Extra Punctuation

Extra Punctuation
To Hell With Comments

Ben "Yahtzee" Croshaw | 31 Dec 2013 12:00
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But it's not just comedy. Anything that relies on pacing - like, say for example, video games - is buggered up by the acknowledgement of comments. Ideally in something like Super Mario 3D World, once the trials of a level are complete and excitement has peaked, my brain is ready to move onto the next one. But a little row of comments on the loading screen forces the train of thought to turn around and get snarled back up in the experience just gone. And because the comments were the last thing I'd see before I moved on from a level, it is the memory that stands out the sharpest in my mind's eye. Oh yes. And I know you can turn the comments off in 3D World, but if I'd done that I wouldn't have been able to complain about them.

But it's not the only game requesting your input. At the end of every mission in Assassin's Creed 4 you're asked to give it a star rating like a needy child. Piss off, Assassin's Creed 4, I'm not your focus tester, there are British clippers out there to cannon into splinters. And one of the most valid complaints about the game is that all the awesome swashbuckling pirate fun gets interrupted now and then so you can hover around an office ruminating over all the fun you just had, which is basically the spirit of a comments section within the game's canon. It's the way of things now. That's why everything on the PS4 dashboard feels it needs to tell me how many 'likes' it has gotten. For fuck's sake.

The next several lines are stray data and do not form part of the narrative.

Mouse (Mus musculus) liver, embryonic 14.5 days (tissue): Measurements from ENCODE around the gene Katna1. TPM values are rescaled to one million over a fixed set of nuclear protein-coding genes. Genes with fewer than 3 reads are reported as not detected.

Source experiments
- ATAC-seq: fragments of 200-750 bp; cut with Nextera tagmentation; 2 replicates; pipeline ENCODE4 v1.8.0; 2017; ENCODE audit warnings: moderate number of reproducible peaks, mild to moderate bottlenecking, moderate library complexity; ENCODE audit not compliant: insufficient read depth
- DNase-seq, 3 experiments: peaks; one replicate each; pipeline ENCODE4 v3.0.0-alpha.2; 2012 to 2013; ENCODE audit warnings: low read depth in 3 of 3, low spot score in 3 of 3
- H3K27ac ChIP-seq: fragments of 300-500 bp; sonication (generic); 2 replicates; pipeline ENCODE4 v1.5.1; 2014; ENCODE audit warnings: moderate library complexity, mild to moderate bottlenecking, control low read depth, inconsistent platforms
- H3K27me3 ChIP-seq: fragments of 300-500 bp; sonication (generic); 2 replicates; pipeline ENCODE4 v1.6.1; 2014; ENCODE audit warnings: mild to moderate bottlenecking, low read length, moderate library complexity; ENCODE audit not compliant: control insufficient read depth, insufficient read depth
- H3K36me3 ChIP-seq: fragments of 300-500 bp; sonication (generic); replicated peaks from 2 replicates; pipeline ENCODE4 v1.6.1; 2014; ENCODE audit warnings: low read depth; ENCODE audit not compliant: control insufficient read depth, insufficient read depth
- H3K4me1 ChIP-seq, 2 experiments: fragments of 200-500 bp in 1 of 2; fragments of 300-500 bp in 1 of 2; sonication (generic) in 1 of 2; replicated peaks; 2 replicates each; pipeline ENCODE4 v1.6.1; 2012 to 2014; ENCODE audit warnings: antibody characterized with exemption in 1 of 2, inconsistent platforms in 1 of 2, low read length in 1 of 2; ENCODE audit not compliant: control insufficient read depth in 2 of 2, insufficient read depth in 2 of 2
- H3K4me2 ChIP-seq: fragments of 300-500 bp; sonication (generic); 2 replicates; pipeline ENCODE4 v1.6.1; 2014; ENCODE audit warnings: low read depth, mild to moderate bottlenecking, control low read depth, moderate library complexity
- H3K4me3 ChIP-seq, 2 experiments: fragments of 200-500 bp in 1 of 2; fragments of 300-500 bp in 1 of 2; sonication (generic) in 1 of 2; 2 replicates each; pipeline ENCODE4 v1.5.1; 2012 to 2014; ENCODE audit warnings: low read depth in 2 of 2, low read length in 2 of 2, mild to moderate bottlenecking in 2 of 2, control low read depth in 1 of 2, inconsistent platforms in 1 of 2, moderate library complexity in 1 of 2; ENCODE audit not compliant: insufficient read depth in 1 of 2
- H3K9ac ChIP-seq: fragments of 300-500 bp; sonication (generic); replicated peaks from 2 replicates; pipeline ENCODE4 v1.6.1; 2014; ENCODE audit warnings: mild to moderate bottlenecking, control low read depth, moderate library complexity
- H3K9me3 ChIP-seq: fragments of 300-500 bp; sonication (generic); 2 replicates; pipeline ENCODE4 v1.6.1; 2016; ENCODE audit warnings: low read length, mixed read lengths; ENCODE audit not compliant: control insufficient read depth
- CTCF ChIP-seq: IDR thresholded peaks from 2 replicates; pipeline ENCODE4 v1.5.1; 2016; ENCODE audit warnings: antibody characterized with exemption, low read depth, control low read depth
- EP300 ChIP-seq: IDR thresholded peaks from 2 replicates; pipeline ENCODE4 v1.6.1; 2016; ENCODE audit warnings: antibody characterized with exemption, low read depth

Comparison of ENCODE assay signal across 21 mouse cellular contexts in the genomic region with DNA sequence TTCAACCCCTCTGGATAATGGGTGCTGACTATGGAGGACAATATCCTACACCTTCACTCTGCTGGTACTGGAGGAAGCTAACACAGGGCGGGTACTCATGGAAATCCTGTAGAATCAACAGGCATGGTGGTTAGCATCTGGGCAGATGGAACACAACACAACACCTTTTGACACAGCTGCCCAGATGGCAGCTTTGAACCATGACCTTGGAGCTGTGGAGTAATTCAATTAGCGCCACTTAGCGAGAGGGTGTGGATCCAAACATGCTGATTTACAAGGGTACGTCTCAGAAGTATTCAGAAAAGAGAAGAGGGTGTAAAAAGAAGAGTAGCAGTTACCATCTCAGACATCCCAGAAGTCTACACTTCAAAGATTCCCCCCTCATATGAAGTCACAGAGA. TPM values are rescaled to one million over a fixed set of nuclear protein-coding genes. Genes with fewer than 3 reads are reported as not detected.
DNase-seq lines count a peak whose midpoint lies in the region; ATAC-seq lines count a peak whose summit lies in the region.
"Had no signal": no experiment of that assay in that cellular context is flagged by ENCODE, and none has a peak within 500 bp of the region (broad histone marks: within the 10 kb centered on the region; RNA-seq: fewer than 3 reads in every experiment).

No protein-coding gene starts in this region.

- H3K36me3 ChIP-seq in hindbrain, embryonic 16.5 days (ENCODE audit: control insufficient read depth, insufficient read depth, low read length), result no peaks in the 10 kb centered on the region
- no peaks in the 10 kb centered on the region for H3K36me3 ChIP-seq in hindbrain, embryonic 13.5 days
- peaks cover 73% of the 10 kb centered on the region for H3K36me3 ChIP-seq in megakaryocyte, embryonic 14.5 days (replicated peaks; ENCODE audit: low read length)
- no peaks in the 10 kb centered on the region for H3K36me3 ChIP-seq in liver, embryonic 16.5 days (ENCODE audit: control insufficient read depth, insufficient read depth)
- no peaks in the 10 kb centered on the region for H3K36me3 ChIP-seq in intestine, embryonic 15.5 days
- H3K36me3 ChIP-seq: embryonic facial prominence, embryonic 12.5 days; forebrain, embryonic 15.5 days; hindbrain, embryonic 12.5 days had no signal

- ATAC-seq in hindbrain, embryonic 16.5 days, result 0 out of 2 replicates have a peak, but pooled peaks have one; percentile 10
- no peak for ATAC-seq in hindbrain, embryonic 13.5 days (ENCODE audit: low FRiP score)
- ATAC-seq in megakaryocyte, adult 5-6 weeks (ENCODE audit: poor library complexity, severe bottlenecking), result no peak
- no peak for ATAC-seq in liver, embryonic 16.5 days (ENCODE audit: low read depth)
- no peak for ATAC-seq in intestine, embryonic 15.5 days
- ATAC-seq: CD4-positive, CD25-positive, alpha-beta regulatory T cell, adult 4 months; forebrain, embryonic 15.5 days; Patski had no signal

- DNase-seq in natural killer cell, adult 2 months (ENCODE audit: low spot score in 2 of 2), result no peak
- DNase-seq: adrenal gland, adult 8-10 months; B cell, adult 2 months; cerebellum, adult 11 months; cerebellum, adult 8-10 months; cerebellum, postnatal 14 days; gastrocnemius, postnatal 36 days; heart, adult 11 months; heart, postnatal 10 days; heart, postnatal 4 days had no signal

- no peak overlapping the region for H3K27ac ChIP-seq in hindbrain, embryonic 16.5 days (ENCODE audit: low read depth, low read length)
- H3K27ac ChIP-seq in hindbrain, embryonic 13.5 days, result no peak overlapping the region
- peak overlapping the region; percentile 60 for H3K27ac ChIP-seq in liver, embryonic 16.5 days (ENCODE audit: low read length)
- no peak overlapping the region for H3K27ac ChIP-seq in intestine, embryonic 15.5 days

But getting back to 3D World, the big question for me is this: who, exactly, is benefiting from putting user comments all over it? The game certainly doesn't. The game is what it is. Either you enjoy it or you don't. Comments, at best, do not change that, and at worst distract from it. It doesn't benefit the other players in the world who will see your comment, because there is no conceivable way that they can give a shit what you think. Do you think they exist for the benefit of the developer? Do you think Nintendo keep a great big leather-bound book of every comment that the users make, so that they can read every single one and put the feedback into their next game? I bloody well hope not. They'd be fools to waste the effort; they'd have to pick through an awful lot of hilarious fart pictures to find the attempts at criticism.

So the conclusion we reach is that commenting exists solely for the benefit of the person commenting. Cockheads are permitted to distribute their little spunk platters so that they can enjoy a brief masturbatory thrill from feeling they have made their oh-so-bloody-important contribution. They are the unregulated hecklers, smugly expressing their individuality to an audience who isn't listening and never asked them to pipe up. But even this is a flawed benefit, because you cannot see your comment once you have made it, and can only take it on faith that it will show up in the game of a stranger you will never know or care about.

I play video games to escape the inconvenient truth that I have live in a world with a whole bunch of other people in it. Just let me live in my nice comfy cave without people showing up every five minutes to ask me how I feel about the lichen.

Yahtzee is a British-born, currently Australian-based writer and gamer with a sweet hat and a chip on his shoulder. When he isn't talking very fast into a headset mic he also designs freeware adventure games. His personal site is www.fullyramblomatic.com.

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